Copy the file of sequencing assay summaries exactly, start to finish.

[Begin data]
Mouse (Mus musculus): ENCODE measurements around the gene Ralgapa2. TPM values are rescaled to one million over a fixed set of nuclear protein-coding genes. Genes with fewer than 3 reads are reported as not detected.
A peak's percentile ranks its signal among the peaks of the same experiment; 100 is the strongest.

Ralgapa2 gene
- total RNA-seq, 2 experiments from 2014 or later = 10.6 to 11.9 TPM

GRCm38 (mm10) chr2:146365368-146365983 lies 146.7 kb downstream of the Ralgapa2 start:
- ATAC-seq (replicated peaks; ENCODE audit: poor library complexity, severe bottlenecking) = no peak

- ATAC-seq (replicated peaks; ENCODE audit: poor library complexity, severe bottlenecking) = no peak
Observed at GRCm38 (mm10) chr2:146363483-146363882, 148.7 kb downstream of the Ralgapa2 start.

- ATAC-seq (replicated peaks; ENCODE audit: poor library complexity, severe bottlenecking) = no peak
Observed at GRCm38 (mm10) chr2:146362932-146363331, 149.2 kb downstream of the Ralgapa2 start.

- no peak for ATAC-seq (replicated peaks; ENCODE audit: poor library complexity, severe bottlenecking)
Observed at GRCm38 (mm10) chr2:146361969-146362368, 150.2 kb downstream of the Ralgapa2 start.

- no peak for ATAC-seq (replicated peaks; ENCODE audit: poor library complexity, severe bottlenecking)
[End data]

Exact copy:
Mouse (Mus musculus): ENCODE measurements around the gene Ralgapa2. TPM values are rescaled to one million over a fixed set of nuclear protein-coding genes. Genes with fewer than 3 reads are reported as not detected.
A peak's percentile ranks its signal among the peaks of the same experiment; 100 is the strongest.

Ralgapa2 gene
- total RNA-seq, 2 experiments from 2014 or later = 10.6 to 11.9 TPM

GRCm38 (mm10) chr2:146365368-146365983 lies 146.7 kb downstream of the Ralgapa2 start:
- ATAC-seq (replicated peaks; ENCODE audit: poor library complexity, severe bottlenecking) = no peak

- ATAC-seq (replicated peaks; ENCODE audit: poor library complexity, severe bottlenecking) = no peak
Observed at GRCm38 (mm10) chr2:146363483-146363882, 148.7 kb downstream of the Ralgapa2 start.

- ATAC-seq (replicated peaks; ENCODE audit: poor library complexity, severe bottlenecking) = no peak
Observed at GRCm38 (mm10) chr2:146362932-146363331, 149.2 kb downstream of the Ralgapa2 start.

- no peak for ATAC-seq (replicated peaks; ENCODE audit: poor library complexity, severe bottlenecking)
Observed at GRCm38 (mm10) chr2:146361969-146362368, 150.2 kb downstream of the Ralgapa2 start.

- no peak for ATAC-seq (replicated peaks; ENCODE audit: poor library complexity, severe bottlenecking)